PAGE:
Tuesday, June 06, 2006
This column appeared on Friday in the Redland Times, which serves a lively community on Moreton Bay at the gateway to Australia's new economic star, south-east Queensland.
LET’S have another chat around the fireside with the people who keep the Redlands warm.
Steve Radtke, of Steve’s Firewood, says not only householders but also some notable business names are warming up with wood in the countdown to winter.
Steve counts the Lighthouse Restaurant at Cleveland among his blue-chip clients.
He is pleased to see the charm of an open fire in such an upmarket eatery.
In another serving of the fire-food equation, Steve admits developing a liking for pizzas from wood ovens after he began supplying the Tomato Brothers Gourmet Pizza Restaurant at Ormiston this year.
"I don’t think it’s entirely the wood but the pizzas come up beautifully," Steve says.
"You can buy one from a normal oven but it doesn’t have the same flavour."
Steve worships wood after growing up in the Gympie district and later doing a lot of work with a portable mill on properties around Bundaberg.
He is in partnership with Mal Kruger in Steve’s Firewood.
The pair first worked together in the early 1990s for Steve’s uncle, Max Radtke, in a firewood business that has had a long heritage in keeping Redlanders warm and cosy.
The new partnership formed about three years ago.
Steve, of Cornubia, went fishing on the Logan River and hooked up with his old mate.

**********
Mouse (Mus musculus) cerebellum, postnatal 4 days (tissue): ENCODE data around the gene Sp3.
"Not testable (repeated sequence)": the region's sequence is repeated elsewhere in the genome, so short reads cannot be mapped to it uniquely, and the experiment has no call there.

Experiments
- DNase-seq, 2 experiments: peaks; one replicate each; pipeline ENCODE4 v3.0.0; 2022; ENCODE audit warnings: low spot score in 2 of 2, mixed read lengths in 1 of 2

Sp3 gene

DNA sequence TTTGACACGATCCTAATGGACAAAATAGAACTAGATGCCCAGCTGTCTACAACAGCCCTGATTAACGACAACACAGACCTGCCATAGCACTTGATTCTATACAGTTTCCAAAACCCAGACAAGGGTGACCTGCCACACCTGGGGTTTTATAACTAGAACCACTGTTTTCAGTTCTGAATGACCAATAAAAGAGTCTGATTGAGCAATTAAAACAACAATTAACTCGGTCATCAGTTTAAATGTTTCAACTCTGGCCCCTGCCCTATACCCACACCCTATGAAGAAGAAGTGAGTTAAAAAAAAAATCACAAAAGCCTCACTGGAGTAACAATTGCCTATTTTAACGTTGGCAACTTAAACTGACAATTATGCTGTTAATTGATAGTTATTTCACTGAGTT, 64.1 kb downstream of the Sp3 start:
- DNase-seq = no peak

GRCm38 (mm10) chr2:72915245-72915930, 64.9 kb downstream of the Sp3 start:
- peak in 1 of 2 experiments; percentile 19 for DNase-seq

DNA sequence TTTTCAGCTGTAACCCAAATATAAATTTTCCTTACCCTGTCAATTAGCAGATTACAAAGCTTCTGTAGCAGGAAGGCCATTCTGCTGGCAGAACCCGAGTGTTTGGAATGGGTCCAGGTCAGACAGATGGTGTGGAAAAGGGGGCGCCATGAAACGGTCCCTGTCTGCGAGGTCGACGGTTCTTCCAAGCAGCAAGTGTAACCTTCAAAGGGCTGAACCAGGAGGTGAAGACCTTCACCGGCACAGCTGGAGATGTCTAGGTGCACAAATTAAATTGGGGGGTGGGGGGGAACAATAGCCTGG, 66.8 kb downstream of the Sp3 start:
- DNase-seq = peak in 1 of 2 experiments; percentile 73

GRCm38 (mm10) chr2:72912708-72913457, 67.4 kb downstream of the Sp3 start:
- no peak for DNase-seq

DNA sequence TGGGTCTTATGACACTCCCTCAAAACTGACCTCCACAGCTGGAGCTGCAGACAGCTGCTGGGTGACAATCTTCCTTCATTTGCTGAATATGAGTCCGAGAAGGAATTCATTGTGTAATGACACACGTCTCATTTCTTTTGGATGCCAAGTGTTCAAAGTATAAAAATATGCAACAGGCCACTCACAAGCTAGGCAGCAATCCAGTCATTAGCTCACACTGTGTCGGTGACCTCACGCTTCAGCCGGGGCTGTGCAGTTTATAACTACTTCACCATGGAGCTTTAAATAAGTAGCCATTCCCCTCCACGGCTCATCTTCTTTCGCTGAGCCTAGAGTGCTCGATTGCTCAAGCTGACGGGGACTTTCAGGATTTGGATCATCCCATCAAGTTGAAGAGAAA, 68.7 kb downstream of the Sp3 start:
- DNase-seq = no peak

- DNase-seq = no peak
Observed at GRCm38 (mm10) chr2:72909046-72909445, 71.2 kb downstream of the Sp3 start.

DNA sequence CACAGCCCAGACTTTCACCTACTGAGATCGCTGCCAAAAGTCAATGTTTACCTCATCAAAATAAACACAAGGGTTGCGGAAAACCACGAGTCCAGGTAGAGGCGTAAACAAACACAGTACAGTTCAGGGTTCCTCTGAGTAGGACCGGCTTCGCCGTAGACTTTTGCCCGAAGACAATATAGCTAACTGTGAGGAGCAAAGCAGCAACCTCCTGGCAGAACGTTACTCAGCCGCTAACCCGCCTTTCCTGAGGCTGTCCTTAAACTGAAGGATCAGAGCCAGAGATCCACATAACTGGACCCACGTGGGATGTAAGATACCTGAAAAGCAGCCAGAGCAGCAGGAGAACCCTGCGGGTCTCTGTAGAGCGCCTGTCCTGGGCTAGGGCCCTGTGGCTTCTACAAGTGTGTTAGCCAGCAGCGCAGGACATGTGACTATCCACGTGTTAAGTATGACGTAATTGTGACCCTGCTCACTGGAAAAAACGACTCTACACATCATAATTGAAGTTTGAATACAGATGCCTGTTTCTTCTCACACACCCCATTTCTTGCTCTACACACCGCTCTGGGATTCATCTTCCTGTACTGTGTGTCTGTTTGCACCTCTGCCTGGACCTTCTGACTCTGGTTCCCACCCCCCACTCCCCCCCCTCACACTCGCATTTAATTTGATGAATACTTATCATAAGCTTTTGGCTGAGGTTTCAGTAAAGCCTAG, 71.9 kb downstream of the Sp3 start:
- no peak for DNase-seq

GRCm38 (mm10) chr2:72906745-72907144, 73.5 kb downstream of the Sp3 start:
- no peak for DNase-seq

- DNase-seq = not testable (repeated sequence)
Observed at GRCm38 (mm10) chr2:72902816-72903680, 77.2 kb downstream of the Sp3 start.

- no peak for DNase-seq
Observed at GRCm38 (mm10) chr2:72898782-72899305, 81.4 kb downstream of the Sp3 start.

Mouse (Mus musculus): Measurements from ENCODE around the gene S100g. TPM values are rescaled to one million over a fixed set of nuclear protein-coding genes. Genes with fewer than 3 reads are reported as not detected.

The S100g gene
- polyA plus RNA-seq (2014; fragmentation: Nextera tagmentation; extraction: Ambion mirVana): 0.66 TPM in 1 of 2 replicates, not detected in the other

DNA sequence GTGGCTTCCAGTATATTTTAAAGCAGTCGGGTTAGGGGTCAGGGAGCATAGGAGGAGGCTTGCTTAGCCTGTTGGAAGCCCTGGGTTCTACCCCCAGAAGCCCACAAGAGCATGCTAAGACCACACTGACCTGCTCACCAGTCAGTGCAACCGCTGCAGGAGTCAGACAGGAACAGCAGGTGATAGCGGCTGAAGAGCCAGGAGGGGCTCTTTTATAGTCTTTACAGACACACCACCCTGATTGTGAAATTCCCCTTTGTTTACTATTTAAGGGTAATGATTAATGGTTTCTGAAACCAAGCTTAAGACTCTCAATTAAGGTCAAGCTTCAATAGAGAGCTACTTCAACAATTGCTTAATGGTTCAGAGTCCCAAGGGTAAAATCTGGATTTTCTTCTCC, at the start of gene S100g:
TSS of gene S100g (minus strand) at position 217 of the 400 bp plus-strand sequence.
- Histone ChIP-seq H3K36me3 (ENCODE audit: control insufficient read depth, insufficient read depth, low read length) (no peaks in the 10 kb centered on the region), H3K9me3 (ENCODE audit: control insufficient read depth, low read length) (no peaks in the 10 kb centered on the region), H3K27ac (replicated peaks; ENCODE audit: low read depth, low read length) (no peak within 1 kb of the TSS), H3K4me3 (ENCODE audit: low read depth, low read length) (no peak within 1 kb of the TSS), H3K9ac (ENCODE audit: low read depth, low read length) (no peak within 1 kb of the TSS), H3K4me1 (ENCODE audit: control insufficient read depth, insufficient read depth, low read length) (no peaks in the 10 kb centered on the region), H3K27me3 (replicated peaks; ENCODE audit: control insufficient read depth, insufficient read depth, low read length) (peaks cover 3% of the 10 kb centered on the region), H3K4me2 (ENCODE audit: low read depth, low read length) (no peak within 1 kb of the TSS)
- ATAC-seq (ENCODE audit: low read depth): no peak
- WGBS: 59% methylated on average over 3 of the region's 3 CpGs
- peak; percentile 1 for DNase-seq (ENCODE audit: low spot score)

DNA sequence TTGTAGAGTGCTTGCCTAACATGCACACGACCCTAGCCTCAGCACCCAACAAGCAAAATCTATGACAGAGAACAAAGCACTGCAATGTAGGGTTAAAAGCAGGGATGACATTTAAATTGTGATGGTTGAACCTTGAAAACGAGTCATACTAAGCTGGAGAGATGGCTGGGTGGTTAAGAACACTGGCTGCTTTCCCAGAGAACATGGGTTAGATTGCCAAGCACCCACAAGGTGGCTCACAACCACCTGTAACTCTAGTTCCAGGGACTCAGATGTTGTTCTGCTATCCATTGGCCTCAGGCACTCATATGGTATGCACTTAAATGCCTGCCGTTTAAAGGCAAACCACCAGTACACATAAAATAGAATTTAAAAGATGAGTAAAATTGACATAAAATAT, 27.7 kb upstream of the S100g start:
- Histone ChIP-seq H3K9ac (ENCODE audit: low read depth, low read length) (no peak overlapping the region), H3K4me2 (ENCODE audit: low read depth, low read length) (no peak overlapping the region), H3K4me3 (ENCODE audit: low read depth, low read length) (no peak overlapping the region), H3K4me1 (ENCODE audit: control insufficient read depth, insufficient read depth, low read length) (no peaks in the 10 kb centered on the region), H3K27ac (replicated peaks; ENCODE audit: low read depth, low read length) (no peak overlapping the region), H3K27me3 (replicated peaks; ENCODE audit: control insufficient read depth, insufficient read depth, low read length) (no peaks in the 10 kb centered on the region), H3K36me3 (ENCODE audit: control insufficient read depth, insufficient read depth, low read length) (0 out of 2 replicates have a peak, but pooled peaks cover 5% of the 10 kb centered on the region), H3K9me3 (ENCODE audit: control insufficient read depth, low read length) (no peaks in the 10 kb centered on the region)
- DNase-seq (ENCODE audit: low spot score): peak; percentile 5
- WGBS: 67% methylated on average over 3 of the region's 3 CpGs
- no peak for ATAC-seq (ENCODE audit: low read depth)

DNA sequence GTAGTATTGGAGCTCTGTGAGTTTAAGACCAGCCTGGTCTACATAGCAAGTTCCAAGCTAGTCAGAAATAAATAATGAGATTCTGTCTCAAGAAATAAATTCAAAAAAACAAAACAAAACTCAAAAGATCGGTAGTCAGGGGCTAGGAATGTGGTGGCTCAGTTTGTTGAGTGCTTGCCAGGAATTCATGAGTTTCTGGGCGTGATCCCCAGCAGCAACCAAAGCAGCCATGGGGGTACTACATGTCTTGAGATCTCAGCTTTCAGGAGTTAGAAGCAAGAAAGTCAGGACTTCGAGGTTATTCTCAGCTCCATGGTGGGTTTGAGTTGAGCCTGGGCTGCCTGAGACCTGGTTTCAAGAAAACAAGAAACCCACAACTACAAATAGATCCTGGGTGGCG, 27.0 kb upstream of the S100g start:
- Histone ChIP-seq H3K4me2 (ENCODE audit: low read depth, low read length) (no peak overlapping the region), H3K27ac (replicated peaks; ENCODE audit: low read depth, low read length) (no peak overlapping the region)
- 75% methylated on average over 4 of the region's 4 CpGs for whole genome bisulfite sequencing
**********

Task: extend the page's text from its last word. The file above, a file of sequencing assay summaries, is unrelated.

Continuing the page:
"Mal lives on the Logan and after we saw each other we got talking and ended up going into business together," Steve says.
Last week this column touted the qualities of ironbark as the ideal burning timber but Steve says the spotted and blue gums must also rate among the best burners.
Steve’s Firewood gets most of its supplies from properties in the Jimboomba and Beaudesert districts.
However, some supplies come from south-east Queensland developers who drop truckloads of trees at the partners’ depot near Jacobs Well.
Steve and Mal do all the splitting at the depot, where they stack the timber and age it when necessary.
Most of the supply is fireplace-ready, the legacy of ringbarking by property owners decades ago.
The partners certainly can save on gym fees, thanks to their work.
"There’s a lot of double and triple handling and worse, from the cutting and loading on the properties to the unloading, splitting, stacking and then the loading and unloading of deliveries," Steve says.
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